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Career Spotlight: Criminal Justice

A career in Criminal Justice can be rewarding and exciting to be sure -- but the actual experience may be far from the jobs portrayed on television shows like CSI and major Hollywood films. While popular culture has given careers in Criminal Justice a neon glow and allure, the jobs themselves may not have the glamour of the big screen, but they do have the gratification of providing a highly specialized skill set to serve the criminal justice system, which may be very rewarding for job seekers. Criminal Justice careers have specific training and degree requirements, depending on area of specialization, such as law enforcement, forensics, or homeland security. Let's take a closer look at some of the careers available under the Criminal Justice umbrella, and what they entail.


Crime Scene Investigator


Crime Scene Investigation is a critical practice within the Federal Bureau of Investigation, and one of the FBI's most sought-after careers. Investigators undergo extensive training if accepted by the FBI, both as part of the screening process and part of the ramp up to working as an investigator. Once placed in a job, crime scene investigators follow strict protocols to search, investigate, and examine crime scenes, sometimes in very dangerous environments. To be considered for a job as a crime scene investigator with the FBI, applicants must be at least 27 years of age, be a U.S. citizen with a valid driver's license, and submit to extensive physical and psychological testing and background checks.

Degrees Required:

  • Bachelor's Degree from accredited college or university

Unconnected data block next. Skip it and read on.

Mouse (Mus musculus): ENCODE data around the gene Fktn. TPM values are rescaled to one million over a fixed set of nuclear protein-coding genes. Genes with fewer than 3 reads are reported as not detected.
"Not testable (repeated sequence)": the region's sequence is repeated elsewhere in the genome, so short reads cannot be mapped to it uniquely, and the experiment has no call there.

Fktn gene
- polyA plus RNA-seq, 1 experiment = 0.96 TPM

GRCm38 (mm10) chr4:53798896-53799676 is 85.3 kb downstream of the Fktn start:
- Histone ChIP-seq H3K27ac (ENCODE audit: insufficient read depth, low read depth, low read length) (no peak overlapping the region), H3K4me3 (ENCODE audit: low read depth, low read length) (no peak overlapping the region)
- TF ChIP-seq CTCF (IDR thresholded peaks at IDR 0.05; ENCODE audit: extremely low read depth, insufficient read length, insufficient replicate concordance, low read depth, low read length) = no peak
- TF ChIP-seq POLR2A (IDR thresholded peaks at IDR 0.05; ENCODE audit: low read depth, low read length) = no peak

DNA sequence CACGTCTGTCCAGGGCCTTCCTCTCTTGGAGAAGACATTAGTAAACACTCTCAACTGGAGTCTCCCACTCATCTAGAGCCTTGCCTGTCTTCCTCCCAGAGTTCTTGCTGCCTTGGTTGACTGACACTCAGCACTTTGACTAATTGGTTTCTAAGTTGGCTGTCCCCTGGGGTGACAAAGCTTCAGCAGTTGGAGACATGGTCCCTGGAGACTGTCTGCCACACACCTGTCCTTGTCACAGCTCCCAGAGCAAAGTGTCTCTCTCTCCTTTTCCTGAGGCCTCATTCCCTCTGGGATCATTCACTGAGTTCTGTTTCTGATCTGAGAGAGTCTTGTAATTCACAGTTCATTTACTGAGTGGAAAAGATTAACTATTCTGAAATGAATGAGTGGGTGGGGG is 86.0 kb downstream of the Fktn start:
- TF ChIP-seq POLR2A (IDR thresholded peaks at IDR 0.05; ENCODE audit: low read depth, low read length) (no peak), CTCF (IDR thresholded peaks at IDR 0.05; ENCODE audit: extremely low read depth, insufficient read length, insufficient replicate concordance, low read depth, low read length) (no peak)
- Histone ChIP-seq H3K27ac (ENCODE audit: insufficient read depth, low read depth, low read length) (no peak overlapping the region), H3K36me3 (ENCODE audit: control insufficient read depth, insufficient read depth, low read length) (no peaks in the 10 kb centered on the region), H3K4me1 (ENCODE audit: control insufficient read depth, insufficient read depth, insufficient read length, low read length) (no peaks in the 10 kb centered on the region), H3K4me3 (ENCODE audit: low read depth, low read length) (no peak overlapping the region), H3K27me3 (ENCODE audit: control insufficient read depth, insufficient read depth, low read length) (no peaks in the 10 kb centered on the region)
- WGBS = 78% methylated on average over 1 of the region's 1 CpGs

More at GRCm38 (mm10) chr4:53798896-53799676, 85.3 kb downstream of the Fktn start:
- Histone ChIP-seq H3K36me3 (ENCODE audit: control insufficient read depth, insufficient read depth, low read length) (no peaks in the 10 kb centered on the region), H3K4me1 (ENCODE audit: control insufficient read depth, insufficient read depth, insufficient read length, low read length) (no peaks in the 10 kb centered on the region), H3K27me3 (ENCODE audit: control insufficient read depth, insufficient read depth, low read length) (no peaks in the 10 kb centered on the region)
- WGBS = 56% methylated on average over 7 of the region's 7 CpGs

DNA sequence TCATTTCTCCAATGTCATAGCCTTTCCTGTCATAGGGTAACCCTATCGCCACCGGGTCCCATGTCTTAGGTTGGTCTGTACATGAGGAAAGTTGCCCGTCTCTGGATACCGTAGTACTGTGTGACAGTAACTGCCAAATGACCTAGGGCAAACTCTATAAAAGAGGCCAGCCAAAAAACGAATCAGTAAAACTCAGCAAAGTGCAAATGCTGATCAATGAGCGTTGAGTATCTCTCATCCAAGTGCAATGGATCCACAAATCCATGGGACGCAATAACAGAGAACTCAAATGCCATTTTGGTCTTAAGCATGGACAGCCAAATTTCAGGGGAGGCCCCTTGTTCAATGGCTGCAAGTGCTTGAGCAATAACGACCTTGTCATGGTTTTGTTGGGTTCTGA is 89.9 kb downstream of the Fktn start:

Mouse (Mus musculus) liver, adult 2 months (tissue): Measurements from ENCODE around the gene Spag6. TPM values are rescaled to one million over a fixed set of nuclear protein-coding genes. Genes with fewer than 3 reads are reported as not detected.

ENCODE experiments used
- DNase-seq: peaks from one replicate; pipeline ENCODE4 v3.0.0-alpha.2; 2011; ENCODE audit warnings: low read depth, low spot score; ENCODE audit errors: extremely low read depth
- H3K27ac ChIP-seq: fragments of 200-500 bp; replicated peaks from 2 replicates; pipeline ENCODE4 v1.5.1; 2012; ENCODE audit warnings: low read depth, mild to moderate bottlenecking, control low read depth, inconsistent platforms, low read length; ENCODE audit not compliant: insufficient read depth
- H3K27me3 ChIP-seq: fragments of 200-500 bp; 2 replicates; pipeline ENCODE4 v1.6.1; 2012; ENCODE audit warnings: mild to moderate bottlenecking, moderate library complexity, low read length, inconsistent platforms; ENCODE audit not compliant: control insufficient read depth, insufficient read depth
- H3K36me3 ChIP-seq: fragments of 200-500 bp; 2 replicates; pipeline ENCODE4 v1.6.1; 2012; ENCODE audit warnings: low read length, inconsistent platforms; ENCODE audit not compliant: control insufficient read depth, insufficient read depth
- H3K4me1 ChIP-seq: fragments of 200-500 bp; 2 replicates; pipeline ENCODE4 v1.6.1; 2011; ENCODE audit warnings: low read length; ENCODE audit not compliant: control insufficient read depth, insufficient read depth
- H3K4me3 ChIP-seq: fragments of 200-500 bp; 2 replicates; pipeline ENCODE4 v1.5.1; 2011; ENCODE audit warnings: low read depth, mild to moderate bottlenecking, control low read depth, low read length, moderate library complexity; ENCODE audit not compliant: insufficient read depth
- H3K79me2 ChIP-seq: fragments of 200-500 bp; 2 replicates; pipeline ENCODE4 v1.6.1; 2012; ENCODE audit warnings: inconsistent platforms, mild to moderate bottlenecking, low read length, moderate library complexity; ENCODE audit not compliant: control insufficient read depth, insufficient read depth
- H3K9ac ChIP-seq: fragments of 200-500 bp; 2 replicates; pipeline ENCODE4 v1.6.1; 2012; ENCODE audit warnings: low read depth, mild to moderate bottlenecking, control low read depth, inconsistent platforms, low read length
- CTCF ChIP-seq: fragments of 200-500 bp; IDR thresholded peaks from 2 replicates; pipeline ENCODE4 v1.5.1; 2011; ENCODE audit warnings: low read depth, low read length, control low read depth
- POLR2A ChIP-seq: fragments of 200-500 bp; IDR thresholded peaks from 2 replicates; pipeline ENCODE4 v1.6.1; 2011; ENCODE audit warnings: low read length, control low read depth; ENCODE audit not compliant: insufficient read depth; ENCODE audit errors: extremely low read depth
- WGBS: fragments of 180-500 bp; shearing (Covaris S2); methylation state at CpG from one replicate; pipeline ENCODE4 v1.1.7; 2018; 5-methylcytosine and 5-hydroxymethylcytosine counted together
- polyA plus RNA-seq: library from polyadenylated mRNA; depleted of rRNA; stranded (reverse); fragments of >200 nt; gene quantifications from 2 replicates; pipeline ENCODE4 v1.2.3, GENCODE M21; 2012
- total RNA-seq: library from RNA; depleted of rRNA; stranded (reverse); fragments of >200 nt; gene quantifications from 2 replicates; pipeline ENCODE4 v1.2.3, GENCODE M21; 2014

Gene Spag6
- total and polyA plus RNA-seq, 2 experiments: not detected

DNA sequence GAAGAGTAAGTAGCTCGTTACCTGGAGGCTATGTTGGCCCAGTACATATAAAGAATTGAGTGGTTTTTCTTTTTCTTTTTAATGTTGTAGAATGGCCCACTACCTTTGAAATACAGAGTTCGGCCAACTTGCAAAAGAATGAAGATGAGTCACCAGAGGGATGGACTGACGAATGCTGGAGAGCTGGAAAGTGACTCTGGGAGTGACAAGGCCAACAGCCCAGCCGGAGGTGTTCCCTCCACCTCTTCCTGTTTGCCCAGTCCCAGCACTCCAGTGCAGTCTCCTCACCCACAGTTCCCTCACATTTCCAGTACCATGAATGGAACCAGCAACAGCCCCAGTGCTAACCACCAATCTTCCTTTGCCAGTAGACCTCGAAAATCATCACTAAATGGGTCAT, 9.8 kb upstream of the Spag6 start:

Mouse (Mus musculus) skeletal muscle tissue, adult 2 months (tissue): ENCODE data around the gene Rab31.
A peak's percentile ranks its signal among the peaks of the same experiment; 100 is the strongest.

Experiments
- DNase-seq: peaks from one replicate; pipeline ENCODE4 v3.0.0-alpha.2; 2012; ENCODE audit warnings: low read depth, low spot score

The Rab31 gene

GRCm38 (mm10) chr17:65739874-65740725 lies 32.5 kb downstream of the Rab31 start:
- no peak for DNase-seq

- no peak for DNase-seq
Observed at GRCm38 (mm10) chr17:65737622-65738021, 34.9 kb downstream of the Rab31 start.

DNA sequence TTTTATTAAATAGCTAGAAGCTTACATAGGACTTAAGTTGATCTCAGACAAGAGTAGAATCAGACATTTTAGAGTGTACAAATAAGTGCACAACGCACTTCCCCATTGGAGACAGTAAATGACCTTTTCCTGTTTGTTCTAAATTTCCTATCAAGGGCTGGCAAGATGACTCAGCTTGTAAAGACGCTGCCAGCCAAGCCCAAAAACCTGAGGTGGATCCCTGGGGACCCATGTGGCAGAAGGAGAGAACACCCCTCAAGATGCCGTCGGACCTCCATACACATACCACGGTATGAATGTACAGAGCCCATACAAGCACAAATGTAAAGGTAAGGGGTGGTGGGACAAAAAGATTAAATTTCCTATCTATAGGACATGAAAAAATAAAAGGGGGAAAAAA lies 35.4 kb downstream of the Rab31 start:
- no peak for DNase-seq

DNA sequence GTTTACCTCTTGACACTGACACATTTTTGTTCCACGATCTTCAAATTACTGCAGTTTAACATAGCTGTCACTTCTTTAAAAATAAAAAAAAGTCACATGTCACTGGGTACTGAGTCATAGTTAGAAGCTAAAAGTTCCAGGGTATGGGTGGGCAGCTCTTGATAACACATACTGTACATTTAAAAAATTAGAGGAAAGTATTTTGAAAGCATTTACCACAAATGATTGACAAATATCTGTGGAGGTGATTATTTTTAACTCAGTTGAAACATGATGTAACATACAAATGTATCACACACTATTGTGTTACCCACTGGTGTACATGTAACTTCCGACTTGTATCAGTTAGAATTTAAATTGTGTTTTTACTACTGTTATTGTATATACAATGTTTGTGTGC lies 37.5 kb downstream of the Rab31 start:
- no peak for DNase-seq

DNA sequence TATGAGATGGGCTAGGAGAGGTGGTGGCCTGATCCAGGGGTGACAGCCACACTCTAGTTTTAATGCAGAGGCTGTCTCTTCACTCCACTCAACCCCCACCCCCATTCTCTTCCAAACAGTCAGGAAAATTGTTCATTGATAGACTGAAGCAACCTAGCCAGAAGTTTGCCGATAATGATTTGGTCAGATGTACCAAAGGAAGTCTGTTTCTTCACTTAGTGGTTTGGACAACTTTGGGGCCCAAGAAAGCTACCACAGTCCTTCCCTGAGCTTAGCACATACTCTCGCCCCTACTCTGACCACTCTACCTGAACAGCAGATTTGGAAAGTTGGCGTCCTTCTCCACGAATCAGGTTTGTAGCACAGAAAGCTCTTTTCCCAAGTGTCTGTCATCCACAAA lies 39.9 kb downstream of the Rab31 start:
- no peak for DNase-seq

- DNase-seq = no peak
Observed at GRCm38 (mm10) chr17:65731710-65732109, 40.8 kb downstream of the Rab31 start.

• Advanced degree or at least three years of work experience



Forensic Nurse

Forensic nursing is a specialized field of the nursing profession requiring highly attentive, calm, and observant professionals. Forensic nurses often work in emergency rooms and other emergency care environments, treating patients who are admitted after being involved in violent crimes that have caused bodily injury or, in some cases, death. The forensic nurse is responsible for both treating the patient with urgency and care while simultaneously gathering and recording any evidence that may be needed in a criminal investigation, such as body fluids, hair and skin samples, blood, shrapnel from gunfire, bullets, other physical evidence, and other behavioral evidence that the patient demonstrates.

Degrees Required:

  • Start with an Associate Degree in Nursing and then transfer to a Bachelor's Degree in Nursing, or begin with a Bachelor's Degree in Nursing
  • Registered Nurse diploma program may also be acceptable
  • Obtain licensure and certification

Earnings Potential:
$64,690/year (based on 2010 annual median salary data for registered nurses)

Law Enforcement Officer

Police officers, detectives, and other law enforcement officers work within local specialized law enforcement units to protect people, businesses, and property from crime and misconduct. Law enforcement officers collect evidence of crimes, provide security for public events, monitor and patrol highways and roads, and provide other critical services.


Degrees, Experience, and Training Required:

  • Bachelor's Degree may be required
  • Graduation from a training academy required
  • On-the-job training


Potential Earnings
$55,010 (based on 2010 annual median salary data)

Forensic Psychologist

One of the fastest growing careers in the field of psychology, forensic psychologists provide expert opinions for crime investigations through analysis of behavior and actions. They also evaluate criminal defendants to provide opinions about whether they are psychologically fit to stand trial or whether they might legally be considered insane for the purposes of sentencing.

Degrees Required:

  • Bachelor's Degree from accredited college or university
  • Master's or Doctorate Degree in clinical psychology
  • Master's Degree in Criminal Behavior (helpful but may not be required)
  • Certification in forensic psychology from the American Board of Forensic Psychology